English Grammar and Usage

Before law school, I considered myself a pretty detail-oriented person, especially when it came to writing. After entering law school, I was dismayed to find myself to be unimpressively average in a group where just about everyone was anal about typos, grammar, spelling, etc. Then I spent a summer at a large law firm and was appalled to discover that in this environment, my technical abilities were best described as a meager “below average.”

A few years at large law firms set my anal retentiveness straight. I counted two spaces after a period (in the olden days when everyone seemed to agree it was the right thing to do); made sure semicolons, not commas, followed every colon; and ensured absolute consistency in underlining or bolding definitions. After a few years, I became satisfied that I had reached a black-belt level of ability to churn out a technically perfect document.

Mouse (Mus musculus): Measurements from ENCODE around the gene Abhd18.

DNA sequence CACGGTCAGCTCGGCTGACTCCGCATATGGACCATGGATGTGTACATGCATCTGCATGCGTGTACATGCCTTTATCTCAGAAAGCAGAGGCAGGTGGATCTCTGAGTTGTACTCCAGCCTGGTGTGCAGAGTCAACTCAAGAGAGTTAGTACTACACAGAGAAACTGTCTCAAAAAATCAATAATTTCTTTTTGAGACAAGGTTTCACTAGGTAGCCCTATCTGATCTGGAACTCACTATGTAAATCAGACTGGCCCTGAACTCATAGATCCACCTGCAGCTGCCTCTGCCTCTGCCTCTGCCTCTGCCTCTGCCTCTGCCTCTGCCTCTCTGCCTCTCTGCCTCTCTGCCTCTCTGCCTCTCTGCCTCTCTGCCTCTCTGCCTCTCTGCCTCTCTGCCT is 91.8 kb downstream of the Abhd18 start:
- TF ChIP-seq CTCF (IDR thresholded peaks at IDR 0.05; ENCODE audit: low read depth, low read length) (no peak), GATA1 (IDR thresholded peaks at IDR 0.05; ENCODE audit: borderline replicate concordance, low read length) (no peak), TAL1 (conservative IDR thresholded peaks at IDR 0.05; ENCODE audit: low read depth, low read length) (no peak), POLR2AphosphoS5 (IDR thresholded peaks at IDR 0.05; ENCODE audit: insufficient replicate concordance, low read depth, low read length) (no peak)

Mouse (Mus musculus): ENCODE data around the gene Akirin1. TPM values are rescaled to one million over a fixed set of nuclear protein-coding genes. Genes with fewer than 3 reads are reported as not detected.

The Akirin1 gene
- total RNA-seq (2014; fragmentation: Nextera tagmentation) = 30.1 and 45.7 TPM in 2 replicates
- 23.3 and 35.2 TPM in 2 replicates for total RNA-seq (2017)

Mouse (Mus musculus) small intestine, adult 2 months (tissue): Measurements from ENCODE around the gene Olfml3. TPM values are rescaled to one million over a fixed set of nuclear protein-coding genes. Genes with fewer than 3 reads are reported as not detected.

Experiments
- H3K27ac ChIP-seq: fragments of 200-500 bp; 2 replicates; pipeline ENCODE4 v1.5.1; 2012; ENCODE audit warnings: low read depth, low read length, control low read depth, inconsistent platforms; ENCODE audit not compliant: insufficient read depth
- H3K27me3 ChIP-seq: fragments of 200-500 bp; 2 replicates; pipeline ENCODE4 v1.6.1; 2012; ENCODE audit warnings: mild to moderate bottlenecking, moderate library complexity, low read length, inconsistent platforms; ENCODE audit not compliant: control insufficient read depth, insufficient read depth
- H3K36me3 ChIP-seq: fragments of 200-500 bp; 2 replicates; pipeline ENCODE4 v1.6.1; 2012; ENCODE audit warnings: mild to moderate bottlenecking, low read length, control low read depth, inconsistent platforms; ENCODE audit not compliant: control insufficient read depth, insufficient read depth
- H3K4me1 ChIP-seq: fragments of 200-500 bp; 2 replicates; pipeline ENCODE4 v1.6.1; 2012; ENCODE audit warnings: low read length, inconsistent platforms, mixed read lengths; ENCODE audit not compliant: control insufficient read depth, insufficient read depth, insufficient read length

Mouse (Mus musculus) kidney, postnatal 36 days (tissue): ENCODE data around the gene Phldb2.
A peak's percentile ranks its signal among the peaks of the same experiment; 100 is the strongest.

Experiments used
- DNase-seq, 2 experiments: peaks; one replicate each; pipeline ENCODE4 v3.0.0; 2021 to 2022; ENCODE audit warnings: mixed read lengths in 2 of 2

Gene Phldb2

Then, I went in-house….

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In this day and age, the rejection letter is few and far between. Most law school graduates who are desperately searching for employment have only their empty inboxes to serve as their cold, harsh dose of reality. Truth be told, some even long to receive those uncommon rejection letters, if only in recognition of their continued existence on this planet as a human being with a piece of paper that’s worth six figures and then some.